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Plant Focus

A guest post by Matt Candeias, host of the In Defense of Plants podcast and blog

Oak Open Days in England: Congrove and Westonbirt

Sunday, 6th of July 2014 - The one and a half Oak Open Days started with a lunch hosted by Christine and Ben Battle at Manor Farm in Upton Cheyney. About 38 people were present, including Congrove's new owner, Mr. Tam Gorst  who would move in in just a few days.  We found a handout on our chairs with a short history of the arboretum and a list of taxa that can be seen at the arboretum.

After lunch, we packed into a few cars and off we went to Congrove along a narrow country road that we followed until it ends, though a sheltered valley called Pipley Bottom. The small cottage is truly charming.   Ben and Christine discovered here a derelict arboretum when they bought Congrove in 1998. 


They also planted some 2,600 specimen trees over the years, including a collection of some 200 different oaks.  Guided by James McEwen, we started on the steeper north (and therefore south-facing) slope of the valley and then walked down to the bottom along the Pipley brook.      

It is not my intention to list all the trees in the collection.  And a more detailed account of our visit to Congrove will be published in International Oaks. However, I was surprised to find a sheltered spot in the arboretum where Quercus insignis, Q. corrugata and Q. germana have been growing for two full seasons and survived two winters, even if they were quite mild winters (one of the attendees said that three or four days every ten years really determine what is hardy in a garden).  

Quercus insignis, 2264, planted out in 2012, Congrove


Quercus germana, 2147 (2011), Congrove


Congrove is really bewitching: just about enough land to plant a good number of trees,  a lovely cottage, a stream, and the feeling that you are on the other side of the looking glass.

Views of Congrove Cottage


After tea at Manor Farm, we drove to Leigh Delamere where we visited Harriet Tupper’s garden.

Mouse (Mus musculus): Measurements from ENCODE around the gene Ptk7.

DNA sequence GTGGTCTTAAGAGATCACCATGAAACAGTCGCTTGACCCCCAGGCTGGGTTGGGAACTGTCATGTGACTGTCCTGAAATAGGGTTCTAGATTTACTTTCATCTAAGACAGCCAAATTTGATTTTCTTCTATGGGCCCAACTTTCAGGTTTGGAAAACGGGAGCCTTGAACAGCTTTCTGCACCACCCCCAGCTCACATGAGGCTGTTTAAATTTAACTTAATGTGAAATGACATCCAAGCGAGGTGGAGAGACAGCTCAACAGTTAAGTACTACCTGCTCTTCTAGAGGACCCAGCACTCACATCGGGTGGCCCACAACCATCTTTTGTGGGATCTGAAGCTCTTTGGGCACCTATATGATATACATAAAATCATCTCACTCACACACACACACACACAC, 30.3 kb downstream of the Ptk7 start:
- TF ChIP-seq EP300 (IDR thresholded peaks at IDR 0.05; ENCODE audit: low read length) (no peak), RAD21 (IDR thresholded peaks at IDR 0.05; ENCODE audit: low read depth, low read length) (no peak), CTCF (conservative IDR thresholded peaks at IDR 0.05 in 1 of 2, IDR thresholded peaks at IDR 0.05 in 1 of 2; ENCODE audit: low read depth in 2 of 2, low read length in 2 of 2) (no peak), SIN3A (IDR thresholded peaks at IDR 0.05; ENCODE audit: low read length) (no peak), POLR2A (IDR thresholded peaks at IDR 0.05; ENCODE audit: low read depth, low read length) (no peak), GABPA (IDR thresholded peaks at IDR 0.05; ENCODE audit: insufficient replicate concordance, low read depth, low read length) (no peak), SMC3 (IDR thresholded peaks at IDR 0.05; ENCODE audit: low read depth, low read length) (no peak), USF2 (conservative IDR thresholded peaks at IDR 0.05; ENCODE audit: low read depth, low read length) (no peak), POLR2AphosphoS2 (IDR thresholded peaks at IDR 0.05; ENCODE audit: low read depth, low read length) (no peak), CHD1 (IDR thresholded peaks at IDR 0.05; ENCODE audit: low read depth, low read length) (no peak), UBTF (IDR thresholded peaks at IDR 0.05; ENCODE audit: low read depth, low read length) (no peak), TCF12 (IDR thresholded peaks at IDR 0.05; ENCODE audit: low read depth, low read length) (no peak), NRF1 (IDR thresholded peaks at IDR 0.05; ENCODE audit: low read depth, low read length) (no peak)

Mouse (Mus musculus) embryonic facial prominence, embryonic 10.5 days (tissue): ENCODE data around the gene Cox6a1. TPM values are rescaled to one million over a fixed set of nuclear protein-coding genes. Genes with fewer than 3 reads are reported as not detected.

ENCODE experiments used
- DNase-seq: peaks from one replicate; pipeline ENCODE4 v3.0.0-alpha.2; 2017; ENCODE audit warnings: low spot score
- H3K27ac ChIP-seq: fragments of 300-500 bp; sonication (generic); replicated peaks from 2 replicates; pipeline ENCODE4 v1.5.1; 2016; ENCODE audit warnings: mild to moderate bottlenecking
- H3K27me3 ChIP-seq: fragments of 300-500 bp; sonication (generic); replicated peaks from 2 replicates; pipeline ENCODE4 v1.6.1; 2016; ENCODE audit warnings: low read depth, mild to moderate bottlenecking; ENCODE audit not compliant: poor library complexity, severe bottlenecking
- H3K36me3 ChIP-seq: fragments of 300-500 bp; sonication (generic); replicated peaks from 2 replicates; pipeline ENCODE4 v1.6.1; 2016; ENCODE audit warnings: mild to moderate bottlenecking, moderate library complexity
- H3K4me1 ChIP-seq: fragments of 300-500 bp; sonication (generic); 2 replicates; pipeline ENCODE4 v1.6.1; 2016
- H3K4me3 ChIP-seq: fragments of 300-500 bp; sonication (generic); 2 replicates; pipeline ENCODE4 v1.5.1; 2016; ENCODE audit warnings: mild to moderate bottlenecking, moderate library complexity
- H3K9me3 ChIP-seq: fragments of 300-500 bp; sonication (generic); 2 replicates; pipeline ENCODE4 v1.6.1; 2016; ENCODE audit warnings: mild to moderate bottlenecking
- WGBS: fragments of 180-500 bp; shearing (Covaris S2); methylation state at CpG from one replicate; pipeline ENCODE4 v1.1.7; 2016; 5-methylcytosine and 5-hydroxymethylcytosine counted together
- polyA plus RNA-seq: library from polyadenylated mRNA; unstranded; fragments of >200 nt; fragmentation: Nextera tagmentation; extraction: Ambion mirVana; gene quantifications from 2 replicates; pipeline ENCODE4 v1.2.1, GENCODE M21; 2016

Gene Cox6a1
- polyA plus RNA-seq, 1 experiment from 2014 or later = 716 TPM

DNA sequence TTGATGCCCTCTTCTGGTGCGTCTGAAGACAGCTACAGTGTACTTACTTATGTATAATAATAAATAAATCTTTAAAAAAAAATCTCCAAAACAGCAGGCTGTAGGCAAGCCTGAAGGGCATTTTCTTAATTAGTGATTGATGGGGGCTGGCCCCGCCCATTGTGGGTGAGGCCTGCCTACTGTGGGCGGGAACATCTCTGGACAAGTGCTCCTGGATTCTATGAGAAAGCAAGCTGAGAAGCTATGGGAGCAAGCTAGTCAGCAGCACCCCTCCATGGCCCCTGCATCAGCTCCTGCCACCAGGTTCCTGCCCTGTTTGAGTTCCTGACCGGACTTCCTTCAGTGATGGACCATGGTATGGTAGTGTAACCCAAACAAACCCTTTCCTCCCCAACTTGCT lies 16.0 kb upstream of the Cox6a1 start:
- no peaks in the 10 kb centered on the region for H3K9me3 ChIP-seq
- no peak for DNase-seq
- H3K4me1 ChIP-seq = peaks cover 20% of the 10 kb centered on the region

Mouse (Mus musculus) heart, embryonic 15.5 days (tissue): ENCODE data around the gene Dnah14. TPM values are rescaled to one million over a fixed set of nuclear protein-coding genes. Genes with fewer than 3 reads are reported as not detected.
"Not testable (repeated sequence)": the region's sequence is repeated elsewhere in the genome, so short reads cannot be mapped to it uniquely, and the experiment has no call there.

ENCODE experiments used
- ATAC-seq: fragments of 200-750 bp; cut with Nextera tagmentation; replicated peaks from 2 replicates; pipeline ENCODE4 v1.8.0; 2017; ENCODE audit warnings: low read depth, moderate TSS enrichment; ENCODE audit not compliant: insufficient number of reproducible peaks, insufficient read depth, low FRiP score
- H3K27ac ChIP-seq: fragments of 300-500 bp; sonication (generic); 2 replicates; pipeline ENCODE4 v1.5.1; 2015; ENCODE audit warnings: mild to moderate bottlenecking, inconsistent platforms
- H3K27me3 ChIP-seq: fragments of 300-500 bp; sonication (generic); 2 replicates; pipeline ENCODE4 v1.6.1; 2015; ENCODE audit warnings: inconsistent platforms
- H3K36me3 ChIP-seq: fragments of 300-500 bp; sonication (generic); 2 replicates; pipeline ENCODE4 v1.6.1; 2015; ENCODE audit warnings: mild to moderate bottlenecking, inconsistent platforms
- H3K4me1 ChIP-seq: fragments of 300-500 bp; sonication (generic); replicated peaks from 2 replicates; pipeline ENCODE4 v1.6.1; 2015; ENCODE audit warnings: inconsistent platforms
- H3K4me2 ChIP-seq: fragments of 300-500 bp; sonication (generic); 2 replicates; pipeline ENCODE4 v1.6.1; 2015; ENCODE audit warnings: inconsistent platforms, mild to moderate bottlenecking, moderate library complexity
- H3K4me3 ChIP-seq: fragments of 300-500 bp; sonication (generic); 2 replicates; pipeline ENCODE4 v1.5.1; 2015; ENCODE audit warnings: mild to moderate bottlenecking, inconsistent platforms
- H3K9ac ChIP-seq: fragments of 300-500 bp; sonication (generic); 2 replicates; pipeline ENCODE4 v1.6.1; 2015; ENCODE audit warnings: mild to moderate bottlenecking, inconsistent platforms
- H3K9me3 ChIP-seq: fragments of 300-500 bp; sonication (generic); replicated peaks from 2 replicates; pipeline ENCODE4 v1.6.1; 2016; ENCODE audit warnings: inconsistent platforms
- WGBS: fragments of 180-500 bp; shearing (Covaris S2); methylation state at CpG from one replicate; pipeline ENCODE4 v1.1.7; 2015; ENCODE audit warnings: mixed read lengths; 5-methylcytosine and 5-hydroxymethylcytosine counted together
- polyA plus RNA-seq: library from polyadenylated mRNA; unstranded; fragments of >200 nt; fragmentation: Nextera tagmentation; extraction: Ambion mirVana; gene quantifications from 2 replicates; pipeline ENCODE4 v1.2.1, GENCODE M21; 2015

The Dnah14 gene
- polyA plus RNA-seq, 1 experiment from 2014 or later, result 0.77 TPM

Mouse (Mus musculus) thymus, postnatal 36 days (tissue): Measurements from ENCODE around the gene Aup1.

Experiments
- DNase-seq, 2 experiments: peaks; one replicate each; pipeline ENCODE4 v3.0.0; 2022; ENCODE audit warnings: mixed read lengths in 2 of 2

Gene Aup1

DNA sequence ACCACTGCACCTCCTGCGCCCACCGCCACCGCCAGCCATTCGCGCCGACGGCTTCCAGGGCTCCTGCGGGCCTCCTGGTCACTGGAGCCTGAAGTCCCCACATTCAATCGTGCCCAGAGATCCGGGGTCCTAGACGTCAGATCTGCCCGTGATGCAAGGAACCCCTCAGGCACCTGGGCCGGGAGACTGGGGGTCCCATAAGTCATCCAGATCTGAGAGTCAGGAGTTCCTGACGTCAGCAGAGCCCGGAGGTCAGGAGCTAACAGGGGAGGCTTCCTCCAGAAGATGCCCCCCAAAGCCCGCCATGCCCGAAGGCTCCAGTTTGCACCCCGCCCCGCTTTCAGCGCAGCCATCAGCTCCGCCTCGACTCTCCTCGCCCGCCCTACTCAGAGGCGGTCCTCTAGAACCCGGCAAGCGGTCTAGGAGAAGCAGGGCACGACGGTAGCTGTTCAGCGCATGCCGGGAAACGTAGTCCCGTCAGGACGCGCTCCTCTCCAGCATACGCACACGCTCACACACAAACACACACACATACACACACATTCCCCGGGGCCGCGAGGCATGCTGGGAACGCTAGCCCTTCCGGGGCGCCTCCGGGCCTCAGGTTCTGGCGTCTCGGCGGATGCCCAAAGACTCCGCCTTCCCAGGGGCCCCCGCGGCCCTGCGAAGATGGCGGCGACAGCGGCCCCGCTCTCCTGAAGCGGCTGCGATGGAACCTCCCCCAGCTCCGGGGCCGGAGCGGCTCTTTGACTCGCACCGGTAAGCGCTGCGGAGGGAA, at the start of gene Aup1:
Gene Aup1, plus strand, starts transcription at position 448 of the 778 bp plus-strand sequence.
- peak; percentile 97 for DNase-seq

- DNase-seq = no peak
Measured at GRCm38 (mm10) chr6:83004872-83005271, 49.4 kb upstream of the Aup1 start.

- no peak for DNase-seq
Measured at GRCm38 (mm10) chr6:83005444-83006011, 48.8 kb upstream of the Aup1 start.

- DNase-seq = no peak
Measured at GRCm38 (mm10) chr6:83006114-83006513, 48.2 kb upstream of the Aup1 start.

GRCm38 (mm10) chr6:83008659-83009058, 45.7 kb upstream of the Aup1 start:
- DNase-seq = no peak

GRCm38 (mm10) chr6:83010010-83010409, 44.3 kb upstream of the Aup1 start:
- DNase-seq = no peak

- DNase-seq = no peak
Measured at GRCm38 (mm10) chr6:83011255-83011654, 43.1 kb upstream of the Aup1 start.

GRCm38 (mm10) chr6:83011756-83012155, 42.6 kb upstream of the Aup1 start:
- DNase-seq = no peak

Monday, 7th July 2014 – We met at 10am at the new visitor center at Westonbirt.

The group was smaller that day: 21 attendees, including Westonbirt staff.

Nearly 15,000 labeled woody plants, 2,500 taxa, 600 acres (270 hectares) says their website, actively managed by the Forestry Commission. Westonbirt has always been a reference for me. Indeed, in 1991, my mother and her sisters sold an arboretum founded by my grandfather in Southern Belgium to the Walloon Region and it fell under the responsibility of the Belgian equivalent of the Forestry Commission.  When I visited Westonbirt for the first time nearly 20 years ago, I thought this was to be the reference for the management of my grandfather's collection set in the forests of the Ardenne. Over the years, however, the Walloon administration did not prove as able as the Forestry Commission.

We were welcomed by Simon Toomer, director of the arboretum.  We were guided by Dan Crowley, newly appointed dendrologist of Westonbirt, and Hugh Angus, who worked here too until his retirement.  Simon and Dan are members of the International Oak Society (and hopefully Hugh will eventually become one: there are other things in life than maples).

Westonbirt holds national collections of Acer, Acer palmatum cultivars, Staphylea, Tilia, and the Juglandaceae.  It used to have a national collection of Salix that has been abandoned. 

We started by visiting Silk Wood until lunchtime, where a small oak collection is located.  We saw there an old tall Q. canariensis, as well as a young plant from wild origin. 

Quercus canariensis, 43.0446, Silk Wood


Dan showed us a number of unidentified Quercus in Silk Wood that we were able to identify, mostly thanks to Eike Jablonski.  We also came across a group of simple-leaved sorbus microspecies from Central Europe, Sorbus docica, Sorbus borbasii and Sorbus hajlinzskyana.

After lunch time, we visited the Old Arboretum in the rain where we saw some oaks younger than those seen in Silk Wood.  

Rhododendron 'Polar Bear', Old Arboretum


Later, we came across two plants that might not be featured in International Oaks: a good specimen of Chrysolepis chrysophylla and the UK champion Tilia kiusana, part of the national Tilia collection held by Westonbirt.

Chrysolepis chrysophylla, 18.0071, Old Arboretum


Tilia kiusiana, UK Champion, Old Arboretum



Accounts of our visit to Congrove and Westonbirt will also appear in International Oaks, the Journal of the IOS, and Oaks News & Notes, the Society’s newsletter.